The Most Misunderstood Passage in the Bible.

The Memorial of Saint Andrew Dũng-Lạc, Priest, & His Companions, Martyrs.*

Lessons from the primary feria, according to the ordinary form of the Roman Rite:

• I Maccabees 4: 36-37, 52-59.
[Responsorial] I Chronicles 29: 10-12.
• Luke 19: 45-48.

…or, any lessons from the common of Martyrs for Several Martyrs.

The Third Class Feast of Saint John of the Cross; and, the Commemoration of Saint Chrysogonus, Martyr.**

Lessons from the common "In médio…" of a Doctor of the Church, according to the extraordinary form of the Roman Rite:

• II Timothy 4: 1-8.
• Psalm 36: 30-31.
• Matthew 5: 13-19.

If a Mass for the commemoration is taken, lessons from the common "In vitúte…" of a Martyr not a Bishop:

• Wisdom 10: 10-14.
• Psalm 111: 1-2.
• Matthew 10: 34-42.

The Twenty-Fourth Friday after Pentecost (the Second of Philip's Fast); a Postfestive Day of the Entrance; the Feast of the Holy Great Martyr Catherine; and, the Feast of the Holy Great Martyr Mercury.***

First & third lessons from the pentecostarion, second & fourth from the menaion, according to the Ruthenian recension of the Byzantine Rite:

• II Thessalonians 3: 6-18.
• Ephesians 6: 10-17.
• Luke 19: 12-28.
• Luke 21: 12-19.

8:06 AM 11/24/2017 — Those of you who follow me on Facebook know that I have a lot of Facebook friends in Vietnam, as well as many from that country who now live here, so it shouldn't surprise you that the memorial for Father Andrew and the other Vietnamese martyrs has a significance for me; so, even though I want us to reflect on today’s very much misunderstood Gospel lesson, we should first give Father Andrew and his companions their due.
     Father Andrew is a very great saint, even though he is only one of several Vietnamese martyrs honored on this day. He was born Trần An Dũng in 1795, taking the name Andrew at his baptism, and was ordained a priest on March 15th, 1823. During the persecution against Christians in his country, he changed his name to Lạc to avoid capture, and thus he is memorialized as Andrew Dũng-Lạc (or Anrê Dũng Lạc in Vietnamese). He was beheaded in Hanoi on December 21st, 1839, during the reign of Emperor Minh Mạng. He was beatified by Pope Leo XIII on May 27th, 1899, and canonized by Pope Saint John Paul II on June 19th, 1988. He shares this day with the one hundred seventeen other Vietnamese martyrs who died for their faith over the course of just a few years, eight of whom were bishops, fifty of whom were priests, and the rest devout lay people. So, I would recommend to you that, when you’re feeling persecuted in all the various ways that weigh upon us from time to time, these particular saints—and Father Andrew in particular—could be very powerful intercessors.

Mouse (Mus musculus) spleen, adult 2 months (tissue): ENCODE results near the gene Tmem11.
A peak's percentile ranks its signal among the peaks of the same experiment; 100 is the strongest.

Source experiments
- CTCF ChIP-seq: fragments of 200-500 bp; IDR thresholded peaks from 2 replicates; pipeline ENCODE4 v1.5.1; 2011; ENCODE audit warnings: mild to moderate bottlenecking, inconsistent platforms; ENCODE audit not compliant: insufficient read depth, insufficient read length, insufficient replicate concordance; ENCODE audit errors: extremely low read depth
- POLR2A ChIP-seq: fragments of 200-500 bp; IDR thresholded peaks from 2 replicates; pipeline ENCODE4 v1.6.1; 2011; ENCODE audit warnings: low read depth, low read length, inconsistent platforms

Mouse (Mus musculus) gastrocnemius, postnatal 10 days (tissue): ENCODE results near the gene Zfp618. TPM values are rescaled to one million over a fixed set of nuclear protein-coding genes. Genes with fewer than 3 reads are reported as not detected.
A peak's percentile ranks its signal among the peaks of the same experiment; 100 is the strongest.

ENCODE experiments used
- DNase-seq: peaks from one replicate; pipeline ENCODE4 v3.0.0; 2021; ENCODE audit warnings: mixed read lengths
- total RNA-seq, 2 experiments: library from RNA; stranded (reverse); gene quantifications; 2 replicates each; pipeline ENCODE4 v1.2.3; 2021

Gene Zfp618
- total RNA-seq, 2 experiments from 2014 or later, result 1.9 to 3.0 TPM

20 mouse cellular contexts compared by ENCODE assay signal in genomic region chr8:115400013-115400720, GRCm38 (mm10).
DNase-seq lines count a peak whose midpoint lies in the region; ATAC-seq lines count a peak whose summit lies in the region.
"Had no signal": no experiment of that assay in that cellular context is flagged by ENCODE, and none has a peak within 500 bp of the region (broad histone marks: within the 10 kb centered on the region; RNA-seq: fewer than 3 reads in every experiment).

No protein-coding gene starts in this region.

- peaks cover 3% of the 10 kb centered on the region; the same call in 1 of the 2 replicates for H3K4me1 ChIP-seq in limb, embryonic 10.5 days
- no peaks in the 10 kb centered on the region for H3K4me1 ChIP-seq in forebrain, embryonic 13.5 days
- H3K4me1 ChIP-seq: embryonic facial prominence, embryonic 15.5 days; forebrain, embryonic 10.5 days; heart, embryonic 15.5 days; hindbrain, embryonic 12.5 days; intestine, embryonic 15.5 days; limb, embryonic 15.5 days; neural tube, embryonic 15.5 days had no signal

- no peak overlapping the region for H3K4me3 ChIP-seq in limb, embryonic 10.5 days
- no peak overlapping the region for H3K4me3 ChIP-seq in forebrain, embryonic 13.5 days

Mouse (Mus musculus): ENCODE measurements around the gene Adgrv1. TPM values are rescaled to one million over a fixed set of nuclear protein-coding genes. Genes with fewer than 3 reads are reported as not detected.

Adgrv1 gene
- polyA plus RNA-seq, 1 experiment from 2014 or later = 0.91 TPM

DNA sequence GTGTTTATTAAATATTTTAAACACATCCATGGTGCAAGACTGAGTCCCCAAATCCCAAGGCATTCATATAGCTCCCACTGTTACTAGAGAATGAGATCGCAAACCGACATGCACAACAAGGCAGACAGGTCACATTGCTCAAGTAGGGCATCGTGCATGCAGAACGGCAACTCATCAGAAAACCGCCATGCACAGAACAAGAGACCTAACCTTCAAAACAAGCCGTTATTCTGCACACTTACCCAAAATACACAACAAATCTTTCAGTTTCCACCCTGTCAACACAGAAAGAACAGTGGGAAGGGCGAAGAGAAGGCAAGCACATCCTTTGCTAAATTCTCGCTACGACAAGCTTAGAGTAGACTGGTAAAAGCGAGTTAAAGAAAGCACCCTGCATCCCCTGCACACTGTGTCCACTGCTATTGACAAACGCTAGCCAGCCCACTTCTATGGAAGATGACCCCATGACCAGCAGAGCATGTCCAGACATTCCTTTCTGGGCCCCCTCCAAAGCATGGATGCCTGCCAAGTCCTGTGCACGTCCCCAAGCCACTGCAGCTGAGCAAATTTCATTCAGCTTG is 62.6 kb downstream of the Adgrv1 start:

For some peculiar reason, the episode of our Lord throwing the money changers out of the Temple is a very popular image of our Lord, probably because it caters to the very Protestant notion that loves our Blessed Lord but hates the institution of organized religion, founded on the curmudgeonly notion that every large institution exists basically to make money. In this narrow-minded perspective, the vendors in the temple area represent to us those who use religion to make a profit, and our Lord driving them out stands for the moral purity of those who love God but hate any kind of religious officialdom. It dovetails nicely with the anti-Catholicism which has always been a part of the American experience, which encourages this idea that true Christianity has nothing to do with the institution of the Church.
     I like to throw cold water on these popular misconceptions by taking people back to the feast of the Presentation: Mary and Joseph take the Baby Jesus to the Temple because the Law of Moses requires that every first born male be presented to God along with two pigeons or a pair of turtle doves. The whole point of the inclusion of the episode in the Holy Gospel—and the Church's celebration of it—is to show the obedience of the Holy Family, and our Lord, to the requirements of the Law, a lesson that our Lord would reinforce several times in His own preaching throughout his public ministry, particularly when he said, “Do not think that I have come to set aside the law and the prophets; I have not come to set them aside, but to bring them to perfection” (Matt. 5: 17 Knox). It was essential, even to our Lord, Himself, that this law be fulfilled; so, where did Joseph get the two birds for the sacrifice? He bought them from a vendor in the Temple, the same kind of vendor that our Lord drives from the Temple in today's Gospel lesson.